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The Road (1907)
by Jack London
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Wikipedia in English (1)
Amazon.com Product Description (ISBN 0813538068, Hardcover)In 1894, an eighteen-year-old Jack London quit his job shoveling coal, hopped a freight train, and left California on the first leg of a ten thousand-mile odyssey. His adventure was an exaggerated version of the unemployed migrations made by millions of boys, men, and a few women during the original 'great depression' of the 1890s. By taking to the road, young wayfarers like London forged a vast hobo subculture that was both a product of the new urban industrial order and a challenge to it. As London's experience suggests, this hobo world was born of equal parts desperation and fascination. 'I went on The Road,' he writes, 'because I couldn't keep away from it . . . because I was so made that I couldn't work all my life on 'one same shift'; because - well, just because it was easier to than not to.'
The best stories that London told about his hoboing days can be found in The Road, a collection of nine essays with accompanying illustrations, most of which originally appeared in Cosmopolitan magazine between 1907 and 1908. His virile persona spoke to white middle-class readers who vicariously escaped their desk-bound lives and followed London down the hobo trail. The zest and humor of his tales, as Todd DePastino explains in his lucid introduction, often obscure their depth and complexity. The Road is as much a commentary on London¡¦s disillusionment with wealth, celebrity, and the literary marketplace as it is a picaresque memoir of his youth.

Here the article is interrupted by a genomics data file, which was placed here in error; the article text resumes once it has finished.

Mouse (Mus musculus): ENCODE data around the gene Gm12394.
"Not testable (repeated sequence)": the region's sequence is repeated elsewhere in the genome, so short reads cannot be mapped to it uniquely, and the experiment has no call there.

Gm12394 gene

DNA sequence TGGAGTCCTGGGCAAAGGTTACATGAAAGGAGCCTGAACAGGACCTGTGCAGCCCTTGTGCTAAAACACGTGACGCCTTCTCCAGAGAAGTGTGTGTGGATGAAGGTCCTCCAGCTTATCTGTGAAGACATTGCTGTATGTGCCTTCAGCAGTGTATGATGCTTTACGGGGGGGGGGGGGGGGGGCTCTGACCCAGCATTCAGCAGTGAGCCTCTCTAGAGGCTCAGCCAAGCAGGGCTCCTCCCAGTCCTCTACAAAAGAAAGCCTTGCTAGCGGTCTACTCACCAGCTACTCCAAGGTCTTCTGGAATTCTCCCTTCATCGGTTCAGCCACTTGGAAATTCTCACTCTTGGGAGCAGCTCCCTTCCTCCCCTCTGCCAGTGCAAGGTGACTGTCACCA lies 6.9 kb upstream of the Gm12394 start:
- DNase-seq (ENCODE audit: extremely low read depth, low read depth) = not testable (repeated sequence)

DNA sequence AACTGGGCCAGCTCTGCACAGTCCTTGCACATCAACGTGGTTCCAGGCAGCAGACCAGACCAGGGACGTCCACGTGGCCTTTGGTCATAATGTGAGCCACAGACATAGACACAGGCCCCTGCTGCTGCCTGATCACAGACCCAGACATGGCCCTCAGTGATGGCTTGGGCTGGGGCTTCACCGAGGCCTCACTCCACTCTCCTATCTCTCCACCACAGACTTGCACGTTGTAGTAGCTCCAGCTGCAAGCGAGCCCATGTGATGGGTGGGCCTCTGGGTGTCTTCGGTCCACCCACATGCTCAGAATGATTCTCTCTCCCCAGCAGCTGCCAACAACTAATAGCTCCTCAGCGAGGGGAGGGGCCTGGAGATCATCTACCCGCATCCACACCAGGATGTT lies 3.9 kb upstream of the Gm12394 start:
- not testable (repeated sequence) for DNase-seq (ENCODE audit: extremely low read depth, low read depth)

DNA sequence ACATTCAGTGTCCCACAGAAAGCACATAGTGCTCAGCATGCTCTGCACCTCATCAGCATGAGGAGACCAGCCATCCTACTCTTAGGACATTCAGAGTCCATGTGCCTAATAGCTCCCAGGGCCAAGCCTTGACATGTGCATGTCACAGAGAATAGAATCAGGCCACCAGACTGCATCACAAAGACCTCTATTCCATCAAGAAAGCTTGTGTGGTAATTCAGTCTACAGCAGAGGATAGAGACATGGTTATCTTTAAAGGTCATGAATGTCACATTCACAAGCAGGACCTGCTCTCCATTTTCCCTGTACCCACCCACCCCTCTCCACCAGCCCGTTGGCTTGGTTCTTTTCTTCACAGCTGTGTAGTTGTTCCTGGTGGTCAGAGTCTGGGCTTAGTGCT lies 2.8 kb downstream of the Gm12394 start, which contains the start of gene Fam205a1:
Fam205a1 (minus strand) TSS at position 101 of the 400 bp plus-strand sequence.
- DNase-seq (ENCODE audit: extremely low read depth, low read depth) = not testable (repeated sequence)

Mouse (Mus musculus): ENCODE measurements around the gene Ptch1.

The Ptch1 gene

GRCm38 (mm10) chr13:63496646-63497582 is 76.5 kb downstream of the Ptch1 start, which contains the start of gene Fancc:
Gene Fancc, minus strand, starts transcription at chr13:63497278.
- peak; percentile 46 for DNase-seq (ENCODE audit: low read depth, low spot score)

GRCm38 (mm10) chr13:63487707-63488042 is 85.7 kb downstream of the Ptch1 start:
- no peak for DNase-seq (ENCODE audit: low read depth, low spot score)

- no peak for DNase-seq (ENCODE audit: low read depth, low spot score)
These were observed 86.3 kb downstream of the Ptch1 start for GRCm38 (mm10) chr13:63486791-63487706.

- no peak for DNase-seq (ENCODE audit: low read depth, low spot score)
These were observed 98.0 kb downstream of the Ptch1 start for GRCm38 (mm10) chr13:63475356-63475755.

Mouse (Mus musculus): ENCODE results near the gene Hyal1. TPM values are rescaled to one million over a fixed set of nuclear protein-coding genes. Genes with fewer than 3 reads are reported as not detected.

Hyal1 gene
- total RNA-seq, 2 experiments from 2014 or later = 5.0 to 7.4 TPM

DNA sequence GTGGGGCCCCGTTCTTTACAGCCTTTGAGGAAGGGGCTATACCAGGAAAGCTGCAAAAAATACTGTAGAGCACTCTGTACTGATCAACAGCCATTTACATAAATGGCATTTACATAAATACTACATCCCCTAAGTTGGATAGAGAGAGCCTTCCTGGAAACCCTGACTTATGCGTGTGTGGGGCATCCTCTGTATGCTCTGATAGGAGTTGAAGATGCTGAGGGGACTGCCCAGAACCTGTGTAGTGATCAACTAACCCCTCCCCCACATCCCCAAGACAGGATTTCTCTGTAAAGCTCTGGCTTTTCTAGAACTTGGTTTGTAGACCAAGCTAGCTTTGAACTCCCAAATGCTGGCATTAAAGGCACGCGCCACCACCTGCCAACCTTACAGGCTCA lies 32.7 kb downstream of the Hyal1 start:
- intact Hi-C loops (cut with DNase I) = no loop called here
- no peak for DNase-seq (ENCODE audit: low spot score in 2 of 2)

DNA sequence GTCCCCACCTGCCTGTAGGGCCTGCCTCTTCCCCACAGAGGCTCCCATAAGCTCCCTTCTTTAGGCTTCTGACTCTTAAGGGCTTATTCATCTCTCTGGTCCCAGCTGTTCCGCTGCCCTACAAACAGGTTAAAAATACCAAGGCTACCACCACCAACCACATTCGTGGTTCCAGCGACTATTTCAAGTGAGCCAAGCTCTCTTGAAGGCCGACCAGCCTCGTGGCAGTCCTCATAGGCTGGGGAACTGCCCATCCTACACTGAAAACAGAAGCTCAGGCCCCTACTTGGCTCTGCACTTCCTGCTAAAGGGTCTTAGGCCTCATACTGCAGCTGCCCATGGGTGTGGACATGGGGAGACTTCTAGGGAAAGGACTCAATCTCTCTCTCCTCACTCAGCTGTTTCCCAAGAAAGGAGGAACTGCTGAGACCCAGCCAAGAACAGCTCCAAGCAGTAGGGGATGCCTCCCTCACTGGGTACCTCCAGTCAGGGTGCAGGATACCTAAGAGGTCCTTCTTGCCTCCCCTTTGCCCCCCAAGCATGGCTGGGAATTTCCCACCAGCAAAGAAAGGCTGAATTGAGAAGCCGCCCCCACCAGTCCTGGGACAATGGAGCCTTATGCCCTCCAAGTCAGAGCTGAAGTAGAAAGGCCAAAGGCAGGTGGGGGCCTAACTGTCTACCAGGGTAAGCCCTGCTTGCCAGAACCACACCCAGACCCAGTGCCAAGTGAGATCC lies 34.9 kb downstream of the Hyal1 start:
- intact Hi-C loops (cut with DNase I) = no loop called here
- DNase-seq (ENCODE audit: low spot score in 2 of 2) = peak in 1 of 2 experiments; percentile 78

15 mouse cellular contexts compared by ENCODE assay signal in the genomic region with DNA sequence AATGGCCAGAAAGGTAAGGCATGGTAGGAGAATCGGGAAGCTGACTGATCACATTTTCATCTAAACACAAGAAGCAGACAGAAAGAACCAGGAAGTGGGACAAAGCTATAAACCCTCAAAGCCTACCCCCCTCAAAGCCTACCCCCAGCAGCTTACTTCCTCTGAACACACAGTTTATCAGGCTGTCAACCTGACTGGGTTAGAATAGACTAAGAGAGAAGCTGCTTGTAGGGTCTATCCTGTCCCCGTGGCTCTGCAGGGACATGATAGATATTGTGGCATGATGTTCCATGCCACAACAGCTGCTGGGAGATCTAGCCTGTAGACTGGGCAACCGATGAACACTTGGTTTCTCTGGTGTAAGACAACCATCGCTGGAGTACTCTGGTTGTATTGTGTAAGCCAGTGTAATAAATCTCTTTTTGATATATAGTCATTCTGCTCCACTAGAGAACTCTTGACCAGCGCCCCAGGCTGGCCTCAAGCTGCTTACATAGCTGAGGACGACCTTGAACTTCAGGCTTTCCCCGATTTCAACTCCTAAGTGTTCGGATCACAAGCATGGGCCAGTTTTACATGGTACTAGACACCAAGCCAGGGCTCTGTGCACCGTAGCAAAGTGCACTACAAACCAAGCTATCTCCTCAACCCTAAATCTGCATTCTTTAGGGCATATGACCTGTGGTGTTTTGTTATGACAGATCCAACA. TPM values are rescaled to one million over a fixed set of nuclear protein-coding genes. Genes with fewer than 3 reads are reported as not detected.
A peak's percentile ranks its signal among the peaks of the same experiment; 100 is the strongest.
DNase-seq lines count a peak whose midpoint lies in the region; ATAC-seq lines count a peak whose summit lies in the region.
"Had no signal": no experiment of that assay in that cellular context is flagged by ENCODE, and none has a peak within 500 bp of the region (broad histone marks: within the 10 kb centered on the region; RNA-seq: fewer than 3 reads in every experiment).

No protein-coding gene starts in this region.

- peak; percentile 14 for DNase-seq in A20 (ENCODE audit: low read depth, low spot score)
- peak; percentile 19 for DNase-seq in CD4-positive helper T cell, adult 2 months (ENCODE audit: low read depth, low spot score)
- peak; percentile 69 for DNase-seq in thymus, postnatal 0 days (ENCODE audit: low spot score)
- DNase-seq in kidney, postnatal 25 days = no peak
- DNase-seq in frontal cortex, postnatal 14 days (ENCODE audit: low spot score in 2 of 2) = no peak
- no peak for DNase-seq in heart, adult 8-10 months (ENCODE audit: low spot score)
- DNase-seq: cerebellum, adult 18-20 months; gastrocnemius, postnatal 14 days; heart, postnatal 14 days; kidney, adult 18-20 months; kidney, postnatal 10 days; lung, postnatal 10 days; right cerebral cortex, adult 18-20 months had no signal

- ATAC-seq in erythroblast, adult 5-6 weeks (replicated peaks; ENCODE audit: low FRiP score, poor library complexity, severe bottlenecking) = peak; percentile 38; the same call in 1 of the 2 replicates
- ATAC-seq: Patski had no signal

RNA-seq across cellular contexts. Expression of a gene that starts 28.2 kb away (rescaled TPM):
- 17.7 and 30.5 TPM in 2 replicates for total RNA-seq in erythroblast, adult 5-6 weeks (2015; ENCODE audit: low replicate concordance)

(retrieved from Amazon Thu, 12 Mar 2015 18:24:59 -0400)
I went on 'The Road' because I couldn't keep away from it; because I hadn't the price of the railroad fare in my jeans; because I was so made that I couldn't work all my life on 'one same shift'; because -- well, just because it was easier to than not to. Jack London's "road" is the railroad, and these reminiscences paint a vivid portrait of life in the United States during the major economic depression of the 1890s. His compelling adventures include a month-long detention in a state penitentiary for vagrancy, as well as his travels with Kelly's Army, a group of unemployed workers who united to protest the labor environment. London honed his storytelling skills during his hobo days, spinning yarns to avoid arrest and to cajole food and money from sympathetic listeners. This compelling memoir -- which inspired the 1973 movie Emperor of the North Pole -- also chronicles London's inner journey, from self-interested freebooter to social activist.
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